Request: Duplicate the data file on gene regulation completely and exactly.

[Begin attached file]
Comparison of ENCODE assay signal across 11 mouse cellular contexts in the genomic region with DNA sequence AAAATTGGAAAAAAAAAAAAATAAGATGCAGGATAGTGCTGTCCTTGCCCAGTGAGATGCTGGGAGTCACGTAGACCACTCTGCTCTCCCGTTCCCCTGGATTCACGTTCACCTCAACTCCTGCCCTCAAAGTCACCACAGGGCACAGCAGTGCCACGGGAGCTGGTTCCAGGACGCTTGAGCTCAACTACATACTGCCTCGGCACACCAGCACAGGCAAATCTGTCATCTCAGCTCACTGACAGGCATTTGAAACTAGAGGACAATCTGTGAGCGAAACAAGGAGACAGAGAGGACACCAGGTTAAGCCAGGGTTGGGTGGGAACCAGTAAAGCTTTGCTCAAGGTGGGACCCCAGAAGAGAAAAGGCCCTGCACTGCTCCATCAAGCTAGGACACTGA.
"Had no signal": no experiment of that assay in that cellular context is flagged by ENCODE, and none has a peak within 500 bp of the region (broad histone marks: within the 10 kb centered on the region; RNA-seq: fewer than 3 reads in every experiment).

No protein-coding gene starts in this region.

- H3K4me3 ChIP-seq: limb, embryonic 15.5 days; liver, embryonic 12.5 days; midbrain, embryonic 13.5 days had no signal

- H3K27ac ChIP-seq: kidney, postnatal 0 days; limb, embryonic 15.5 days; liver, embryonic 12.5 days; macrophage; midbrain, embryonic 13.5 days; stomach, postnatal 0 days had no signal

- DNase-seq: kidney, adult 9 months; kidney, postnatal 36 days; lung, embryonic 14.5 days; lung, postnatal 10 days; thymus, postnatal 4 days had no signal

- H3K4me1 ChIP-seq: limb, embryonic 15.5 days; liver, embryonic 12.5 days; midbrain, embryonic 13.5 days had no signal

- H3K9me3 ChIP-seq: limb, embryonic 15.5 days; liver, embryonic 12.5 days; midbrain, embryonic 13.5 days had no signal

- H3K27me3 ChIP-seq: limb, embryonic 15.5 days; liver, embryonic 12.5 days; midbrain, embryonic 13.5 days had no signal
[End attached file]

Comparison of ENCODE assay signal across 11 mouse cellular contexts in the genomic region with DNA sequence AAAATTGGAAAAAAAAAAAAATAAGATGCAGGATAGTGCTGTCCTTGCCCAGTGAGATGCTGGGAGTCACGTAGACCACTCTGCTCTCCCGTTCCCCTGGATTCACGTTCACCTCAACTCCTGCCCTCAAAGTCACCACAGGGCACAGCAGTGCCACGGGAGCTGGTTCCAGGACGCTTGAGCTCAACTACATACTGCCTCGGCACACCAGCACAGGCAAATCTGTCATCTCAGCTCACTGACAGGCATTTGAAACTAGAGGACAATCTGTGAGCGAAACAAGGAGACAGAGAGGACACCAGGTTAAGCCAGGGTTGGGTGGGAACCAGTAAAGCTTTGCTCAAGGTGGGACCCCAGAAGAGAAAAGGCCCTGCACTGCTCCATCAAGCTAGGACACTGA.
"Had no signal": no experiment of that assay in that cellular context is flagged by ENCODE, and none has a peak within 500 bp of the region (broad histone marks: within the 10 kb centered on the region; RNA-seq: fewer than 3 reads in every experiment).

No protein-coding gene starts in this region.

- H3K4me3 ChIP-seq: limb, embryonic 15.5 days; liver, embryonic 12.5 days; midbrain, embryonic 13.5 days had no signal

- H3K27ac ChIP-seq: kidney, postnatal 0 days; limb, embryonic 15.5 days; liver, embryonic 12.5 days; macrophage; midbrain, embryonic 13.5 days; stomach, postnatal 0 days had no signal

- DNase-seq: kidney, adult 9 months; kidney, postnatal 36 days; lung, embryonic 14.5 days; lung, postnatal 10 days; thymus, postnatal 4 days had no signal

- H3K4me1 ChIP-seq: limb, embryonic 15.5 days; liver, embryonic 12.5 days; midbrain, embryonic 13.5 days had no signal

- H3K9me3 ChIP-seq: limb, embryonic 15.5 days; liver, embryonic 12.5 days; midbrain, embryonic 13.5 days had no signal

- H3K27me3 ChIP-seq: limb, embryonic 15.5 days; liver, embryonic 12.5 days; midbrain, embryonic 13.5 days had no signal